A moving party who does not have the burden of proof at trial may properly support a motion for summary judgment by showing the court that there is no evidence to support the non-moving party's case. Celotex Corp. v. Catrett, 477 U.S. 317, 324-25, 106 S. Ct. 2548, 2553-54, 91 L. Ed. 2d 265 (1986). If the motion is so supported, the party opposing the motion must then demonstrate with "concrete *558 evidence" that there is a genuine issue of material fact for trial. Id.; Frank v. D'Ambrosi, 4 F.3d 1378, 1384 (6th Cir. 1993). The court must draw all inferences in a light most favorable to the non-moving party, but may grant summary judgment when "the record taken as a whole could not lead a rational trier of fact to find for the non-moving party." Agristor Financial Corp. v. Van Sickle, 967 F.2d 233, 236 (6th Cir.1992) (quoting Matsushita Elec. Indus. Co., Ltd. v. Zenith Radio Corp., 475 U.S. 574, 587, 106 S. Ct. 1348, 1356, 89 L. Ed. 2d 538 (1986)).

I. Standing and Jurisdiction

Before addressing Plaintiffs' request for imposition of a constructive trust, the Court will address Defendants' arguments that Plaintiffs lack standing and that this Court does not have jurisdiction over Plaintiffs' constructive trust claim. Defendants first contend that Plaintiffs lack standing to maintain a claim for imposition of a constructive trust. Defendants' standing argument is actually a conglomeration of many different arguments, each of which lacks merit.[2]

Defendants argue that Plaintiffs lack standing because they were not parties to the July 12, 1978, warranty deed from LTDC to the Butchers, they were not creditors of the Butchers, and Lawyers Title did not insure that conveyance. Defendants also argue that Plaintiffs have no standing to seek a constructive trust for the benefit of LTDC and HCDC because the corporations did not consent to such relief. Further, Defendants argue that the condominium purchaser Plaintiffs have no standing to assert their claim because they relied upon and received title commitments from Lawyers Title and will not sustain any loss because they will be indemnified by Lawyers Title.

To establish Constitutional standing, a plaintiff must establish three elements: "(1) an `injury in fact' that is concrete and particularized; (2) a connection between the injury and the conduct at issue the injury must be fairly traceable to the defendant's action; and (3) likelihood that the injury would be redressed by a favorable decision of the Court." Southwestern Pa. Growth Alliance v. Browner, 144 F.3d 984, 988 (6th Cir.1998) (citing Lujan v. Defenders of Wildlife, 504 U.S. 555, 560-61, 112 S. Ct. 2130, 2136, 119 L. Ed. 2d 351 (1992)); see also Peoples Rights Org. v. City of Columbus, 152 F.3d 522, 527 (6th Cir.1998). A plaintiff must also show the "existence of an actual case of controversy." Citizens for Legislative Choice v. Miller, 144 F.3d 916, 920 (6th Cir.1998). Plaintiffs clearly meet all of the requirements for standing. Plaintiffs have alleged and shown an injury in fact, namely, defective titles to the condominiums which they purchased from LTDC and HCDC. The injuries are traceable to the Butchers' conduct in exercising control over LTDC through the execution and delivery of the July 12, 1978, warranty deed conveying title to the 17.83 acres to the Butchers. The entire point of Plaintiffs' suit is that a cloud exists on their title by reason of the July 12, 1978, warranty deed. Thus, Alexander and Rosemary, by virtue of the interests she obtained through the July 12, 1978, warranty deed and the October 30, 1991, quit claim deed from Alexander, have a substantial connection to the injuries which Plaintiffs have suffered. Finally, a favorable ruling from this Court, i.e., imposition of a constructive trust, would remove the cloud from Plaintiffs' titles and relieve Lawyers Title of its indemnity obligations under its policies. Thus, it is irrelevant that the Plaintiff purchasers were not parties to the July 12, 1978, warranty deed, that Lawyers Title did not insure that conveyance, or that Plaintiffs are not creditors *559 of the Butchers, because the relief sought in this case will provide a remedy to all Plaintiffs for the harm caused by the July 12, 1978, warranty deed.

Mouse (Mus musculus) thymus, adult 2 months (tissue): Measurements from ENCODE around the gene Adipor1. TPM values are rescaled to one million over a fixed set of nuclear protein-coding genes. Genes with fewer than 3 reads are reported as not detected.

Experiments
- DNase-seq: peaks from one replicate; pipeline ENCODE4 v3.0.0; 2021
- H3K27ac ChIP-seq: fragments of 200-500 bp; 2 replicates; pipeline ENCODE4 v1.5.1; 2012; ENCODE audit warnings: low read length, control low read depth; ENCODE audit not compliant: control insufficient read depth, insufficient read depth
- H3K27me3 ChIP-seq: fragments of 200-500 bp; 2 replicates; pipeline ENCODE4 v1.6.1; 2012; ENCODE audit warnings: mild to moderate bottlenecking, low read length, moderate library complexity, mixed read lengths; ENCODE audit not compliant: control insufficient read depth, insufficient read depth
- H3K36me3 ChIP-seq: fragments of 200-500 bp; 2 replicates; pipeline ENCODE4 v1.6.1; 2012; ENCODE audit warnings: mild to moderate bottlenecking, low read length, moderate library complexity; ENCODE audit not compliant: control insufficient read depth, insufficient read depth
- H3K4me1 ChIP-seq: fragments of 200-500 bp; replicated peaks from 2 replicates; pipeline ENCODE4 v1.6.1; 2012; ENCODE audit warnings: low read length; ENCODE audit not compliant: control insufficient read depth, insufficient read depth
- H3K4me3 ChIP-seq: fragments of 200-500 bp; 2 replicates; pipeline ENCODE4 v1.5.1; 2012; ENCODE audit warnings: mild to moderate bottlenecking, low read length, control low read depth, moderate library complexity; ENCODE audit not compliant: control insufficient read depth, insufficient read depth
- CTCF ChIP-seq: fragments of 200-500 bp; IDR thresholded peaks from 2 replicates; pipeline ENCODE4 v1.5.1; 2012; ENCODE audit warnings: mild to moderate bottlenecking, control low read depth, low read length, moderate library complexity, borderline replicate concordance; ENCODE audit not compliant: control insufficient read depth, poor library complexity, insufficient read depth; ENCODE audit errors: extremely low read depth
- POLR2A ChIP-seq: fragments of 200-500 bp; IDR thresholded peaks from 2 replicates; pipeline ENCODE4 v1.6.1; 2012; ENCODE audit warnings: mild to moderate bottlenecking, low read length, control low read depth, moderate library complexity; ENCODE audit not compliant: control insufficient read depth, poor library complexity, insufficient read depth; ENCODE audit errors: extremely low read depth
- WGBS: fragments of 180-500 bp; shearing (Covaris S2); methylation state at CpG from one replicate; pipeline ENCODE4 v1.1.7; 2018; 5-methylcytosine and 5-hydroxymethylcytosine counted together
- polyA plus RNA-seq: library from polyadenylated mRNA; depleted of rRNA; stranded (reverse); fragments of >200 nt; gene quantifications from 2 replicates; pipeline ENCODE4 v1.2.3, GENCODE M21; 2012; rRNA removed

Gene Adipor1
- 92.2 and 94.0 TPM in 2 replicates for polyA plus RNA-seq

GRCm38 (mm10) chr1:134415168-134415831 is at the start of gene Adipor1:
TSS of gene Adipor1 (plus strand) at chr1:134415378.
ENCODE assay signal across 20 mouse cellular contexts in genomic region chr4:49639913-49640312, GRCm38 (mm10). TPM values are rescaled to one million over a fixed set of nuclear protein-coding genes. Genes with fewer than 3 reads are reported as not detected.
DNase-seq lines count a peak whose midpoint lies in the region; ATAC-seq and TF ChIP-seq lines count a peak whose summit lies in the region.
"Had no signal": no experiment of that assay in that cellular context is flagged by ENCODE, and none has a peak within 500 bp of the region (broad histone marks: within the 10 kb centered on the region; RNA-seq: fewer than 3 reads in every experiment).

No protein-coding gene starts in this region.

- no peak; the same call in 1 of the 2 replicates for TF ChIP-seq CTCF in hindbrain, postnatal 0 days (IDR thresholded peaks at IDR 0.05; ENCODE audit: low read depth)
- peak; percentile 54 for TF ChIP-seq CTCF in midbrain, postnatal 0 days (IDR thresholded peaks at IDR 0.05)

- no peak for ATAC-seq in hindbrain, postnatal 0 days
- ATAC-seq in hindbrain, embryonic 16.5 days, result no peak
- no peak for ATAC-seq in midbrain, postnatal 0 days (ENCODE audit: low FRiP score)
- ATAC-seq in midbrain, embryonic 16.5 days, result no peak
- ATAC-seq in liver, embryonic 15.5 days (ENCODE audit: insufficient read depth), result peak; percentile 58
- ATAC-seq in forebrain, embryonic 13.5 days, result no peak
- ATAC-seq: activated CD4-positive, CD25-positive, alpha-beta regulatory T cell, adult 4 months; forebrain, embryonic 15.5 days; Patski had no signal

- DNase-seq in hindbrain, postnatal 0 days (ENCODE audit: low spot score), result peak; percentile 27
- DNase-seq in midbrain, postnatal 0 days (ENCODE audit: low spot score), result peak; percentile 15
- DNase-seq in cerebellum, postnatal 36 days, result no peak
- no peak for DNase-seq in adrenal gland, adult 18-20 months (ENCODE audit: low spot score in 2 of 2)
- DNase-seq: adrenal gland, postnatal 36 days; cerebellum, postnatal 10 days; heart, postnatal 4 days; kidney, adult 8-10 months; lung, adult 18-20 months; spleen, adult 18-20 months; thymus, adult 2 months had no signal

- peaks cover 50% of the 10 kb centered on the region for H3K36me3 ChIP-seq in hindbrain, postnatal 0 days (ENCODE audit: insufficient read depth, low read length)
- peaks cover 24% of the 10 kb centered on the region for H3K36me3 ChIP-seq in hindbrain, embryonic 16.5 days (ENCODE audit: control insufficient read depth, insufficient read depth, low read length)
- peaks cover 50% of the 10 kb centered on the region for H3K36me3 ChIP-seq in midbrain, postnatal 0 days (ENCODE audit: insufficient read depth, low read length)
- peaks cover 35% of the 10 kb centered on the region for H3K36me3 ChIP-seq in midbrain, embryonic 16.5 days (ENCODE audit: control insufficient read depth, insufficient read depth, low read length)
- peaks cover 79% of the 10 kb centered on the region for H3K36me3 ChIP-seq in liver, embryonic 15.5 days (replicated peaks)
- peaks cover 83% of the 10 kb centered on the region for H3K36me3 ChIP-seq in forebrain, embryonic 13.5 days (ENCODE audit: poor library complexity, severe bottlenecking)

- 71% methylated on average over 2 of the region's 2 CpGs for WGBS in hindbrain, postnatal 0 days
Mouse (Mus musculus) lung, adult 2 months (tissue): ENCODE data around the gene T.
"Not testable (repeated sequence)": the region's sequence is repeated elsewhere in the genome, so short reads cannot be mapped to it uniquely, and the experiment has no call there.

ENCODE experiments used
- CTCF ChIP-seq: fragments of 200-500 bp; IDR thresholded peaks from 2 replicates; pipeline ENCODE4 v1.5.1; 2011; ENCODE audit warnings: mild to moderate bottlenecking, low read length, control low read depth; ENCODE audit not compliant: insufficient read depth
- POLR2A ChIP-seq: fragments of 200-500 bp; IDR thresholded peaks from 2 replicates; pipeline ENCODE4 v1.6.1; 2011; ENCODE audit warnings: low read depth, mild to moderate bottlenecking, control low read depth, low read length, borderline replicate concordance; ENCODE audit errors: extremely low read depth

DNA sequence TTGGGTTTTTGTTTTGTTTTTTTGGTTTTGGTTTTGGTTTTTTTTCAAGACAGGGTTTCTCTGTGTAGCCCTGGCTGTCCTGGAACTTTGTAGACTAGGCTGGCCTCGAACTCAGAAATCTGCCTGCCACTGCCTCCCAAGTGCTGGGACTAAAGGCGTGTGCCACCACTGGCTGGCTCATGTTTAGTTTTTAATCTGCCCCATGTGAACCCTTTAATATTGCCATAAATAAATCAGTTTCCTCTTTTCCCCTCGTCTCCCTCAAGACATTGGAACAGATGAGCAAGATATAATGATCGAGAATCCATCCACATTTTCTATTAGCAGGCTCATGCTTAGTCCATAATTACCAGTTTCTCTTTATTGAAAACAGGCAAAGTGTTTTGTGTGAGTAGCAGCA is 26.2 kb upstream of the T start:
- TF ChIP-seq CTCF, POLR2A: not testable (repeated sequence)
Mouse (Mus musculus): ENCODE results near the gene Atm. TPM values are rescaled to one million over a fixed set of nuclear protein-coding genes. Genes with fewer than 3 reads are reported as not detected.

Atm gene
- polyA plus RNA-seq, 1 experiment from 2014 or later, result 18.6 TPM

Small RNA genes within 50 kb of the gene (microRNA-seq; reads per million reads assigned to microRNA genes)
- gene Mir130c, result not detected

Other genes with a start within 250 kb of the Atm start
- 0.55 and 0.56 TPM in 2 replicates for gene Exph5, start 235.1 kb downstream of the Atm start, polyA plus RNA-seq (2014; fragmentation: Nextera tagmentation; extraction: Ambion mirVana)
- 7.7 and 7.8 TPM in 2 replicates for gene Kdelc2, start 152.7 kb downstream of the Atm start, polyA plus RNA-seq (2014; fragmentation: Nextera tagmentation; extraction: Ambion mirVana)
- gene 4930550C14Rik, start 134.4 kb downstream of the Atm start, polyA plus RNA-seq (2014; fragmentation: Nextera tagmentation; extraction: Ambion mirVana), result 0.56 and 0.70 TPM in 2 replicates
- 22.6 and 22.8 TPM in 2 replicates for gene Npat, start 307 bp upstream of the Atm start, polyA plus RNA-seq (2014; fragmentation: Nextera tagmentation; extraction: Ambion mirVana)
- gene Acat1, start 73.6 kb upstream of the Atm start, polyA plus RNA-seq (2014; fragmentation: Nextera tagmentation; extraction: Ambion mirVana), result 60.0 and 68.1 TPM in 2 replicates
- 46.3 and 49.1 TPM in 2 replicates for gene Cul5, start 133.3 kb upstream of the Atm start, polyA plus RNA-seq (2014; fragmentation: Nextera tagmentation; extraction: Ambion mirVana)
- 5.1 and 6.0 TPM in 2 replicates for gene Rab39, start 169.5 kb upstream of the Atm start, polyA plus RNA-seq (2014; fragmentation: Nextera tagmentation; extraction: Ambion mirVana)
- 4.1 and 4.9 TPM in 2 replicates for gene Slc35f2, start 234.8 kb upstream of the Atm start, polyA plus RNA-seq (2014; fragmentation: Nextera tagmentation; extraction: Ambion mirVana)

Defendants' argument that Lawyers Title does not have standing to bring this action ignores the provision in the policies which permits Lawyers Title to remedy title defects for its insureds. The policies provide that

[Lawyers Title] shall have the right, at its own cost, to institute and prosecute any action or proceeding or to do any other act which in its opinion may be necessary or desirable to establish the title to the estate or interest as insured or to prevent or reduce loss or damage to the insured. [Lawyers Title] may take any appropriate action under the terms of this policy, whether or not it shall be liable hereunder. ...